Why Kids Fitness Foundations and Three Moves You Can Do At Home

Good morning healthy legacy builders. As most of you may already know, I have finally started my kids fitness class. (Kid’s Fitness Foundations) What some of you may not know is why I am so passionate about its format. Below I have included a paragraph straight from my ACE Youth Fitness Manual. (edited ever so slightly for length)

“A 10 year evaluation of changes in muscular fitness in English children revealed observable declines in measure of upper-body and abdominal strength( such as sit ups, bent arm hang and handgrip). (Cohen et al., 2011)
These findings are troubling as physical activities during childhood have typically involved high-energy movement such as jumping and running. However , children with low levels of muscular fitness may be less likely to engage in free play and more likely to engage in sedentary pursuits.
The eventual decline and disinterest in physical activity appears to begin early in life in sedentary boys and girls.
Children who are not exposed to an environment with opportunities to enhance muscular strength and Fundamental Movement Skills such as catching, kicking, jumping, and balancing appear less willing to participate in games, sports and free play activities.
By middle childhood, children more accurately compare their physical prowess to others and their perception of competence can influence their persistence in games and activities. Some 10 year olds already know they are not as good as their peers and, consequently, they choose to be sedentary rather than display low levels of motor-skill competence in front of their family and friends.
In support of these observations, motor proficiency was a significant predictor of physical activity in children 6 to 10 years of age in a longitudinal study that examined the determinants of physical activity in youth.
That is, children with high levels of motor coordination at age 6 showed negligible changes in levels of physical activity over the next three years compared with children with low and moderate levels of motor coordination, who experienced declining levels of physical activity.”

Yes, you read that right. By age 6, children are already likely to start having a decline in their levels of physical activity. I choose to group the ages the way I did because one, those ages are close enough to keep everything appropriate for everyone and two, these are such crucial years in determining a child’s fitness levels later in life. If we can get a child confident and comfortable with their fitness abilities early in life, we can set them up for success in a big way.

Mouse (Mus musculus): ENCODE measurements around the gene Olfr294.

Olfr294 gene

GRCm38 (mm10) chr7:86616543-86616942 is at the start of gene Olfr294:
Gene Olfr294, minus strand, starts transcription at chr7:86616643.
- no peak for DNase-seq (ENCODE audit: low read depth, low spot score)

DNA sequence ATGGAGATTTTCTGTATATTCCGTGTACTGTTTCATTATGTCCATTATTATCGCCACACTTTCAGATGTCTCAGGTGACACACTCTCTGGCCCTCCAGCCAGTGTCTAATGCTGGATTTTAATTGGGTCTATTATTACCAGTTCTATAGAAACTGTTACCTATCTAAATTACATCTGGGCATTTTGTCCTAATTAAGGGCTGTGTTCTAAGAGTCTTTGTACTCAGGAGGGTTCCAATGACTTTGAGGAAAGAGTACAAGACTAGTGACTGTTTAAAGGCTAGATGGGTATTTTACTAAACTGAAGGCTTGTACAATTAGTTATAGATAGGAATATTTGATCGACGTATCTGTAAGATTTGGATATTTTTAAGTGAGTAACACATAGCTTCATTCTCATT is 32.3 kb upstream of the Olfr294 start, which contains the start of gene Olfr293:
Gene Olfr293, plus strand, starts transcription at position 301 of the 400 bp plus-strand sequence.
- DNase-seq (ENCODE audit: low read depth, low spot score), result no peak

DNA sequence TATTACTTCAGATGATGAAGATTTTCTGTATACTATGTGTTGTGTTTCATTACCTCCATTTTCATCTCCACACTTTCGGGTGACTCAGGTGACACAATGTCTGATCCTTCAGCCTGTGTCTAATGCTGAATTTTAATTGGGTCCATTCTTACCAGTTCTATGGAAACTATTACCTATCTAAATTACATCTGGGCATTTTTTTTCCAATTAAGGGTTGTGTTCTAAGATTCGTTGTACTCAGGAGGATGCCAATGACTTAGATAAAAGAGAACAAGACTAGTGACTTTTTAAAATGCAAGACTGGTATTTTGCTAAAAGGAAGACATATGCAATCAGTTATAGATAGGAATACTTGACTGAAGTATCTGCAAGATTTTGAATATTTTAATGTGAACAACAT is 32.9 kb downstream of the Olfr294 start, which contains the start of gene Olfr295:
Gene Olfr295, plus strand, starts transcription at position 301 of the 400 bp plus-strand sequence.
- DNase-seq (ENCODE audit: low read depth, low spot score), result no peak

Another piece of formatting for my class is keeping a positive environment. I think we all have experienced feeling “less than” or not good enough. And what happens when we feel like we are destined to fail? Well as shown in the research above, we shy away from those feelings and activities surrounding them. It is so important we create a space that it is okay to fail in order to be encouraged enough to keep trying.

And thirdly, every class is designed to hit each Fundamental Movement Skill that is necessary for a child’s development. So while the activities appear to just be fun and games, Kids are actually learning and developing skills they didn’t even know they had!

For those of you who aren’t local and able to attend a class, I have created three moves you can do at home with your child. All you need is a kiddo and some sidewalk chalk!

1.) (chalk) Cones Drills

No cones? No problem! I used the same fun drills I would with cones, but I colored circles where the cones would be. Not only did this work well, but it was a nice little change from the norm.

2.) Obstacle Course

By drawing a few lines, circles and dots we were able to practice almost every fundamental movement skill in this fun obstacle course. After the kids went through a couple times, I let them draw their very own course. This ended up being great for spacial awareness too! (If you liked this- check out our indoor obstacle course!)  

3.) Letter ‘S’ Tracing

Tracing the letter S has kids crossing the midline of their body which is amazing for their brains. It basically causes both sides of the brain to “light up” and the more practice kids can get doing this the better! Draw an S on the ground (about the width of the child’s chest) and have them trace it with their pointer finger.

And that’s it! Simple yet effective moves to help hone your child’s skill set and help empower them for a healthy feature.

I hope this post was of some help to you! Please feel free to ask any questions, my e-mail box is always wide open! Let me know in the comments what your favorite physical activity was growing up 🙂



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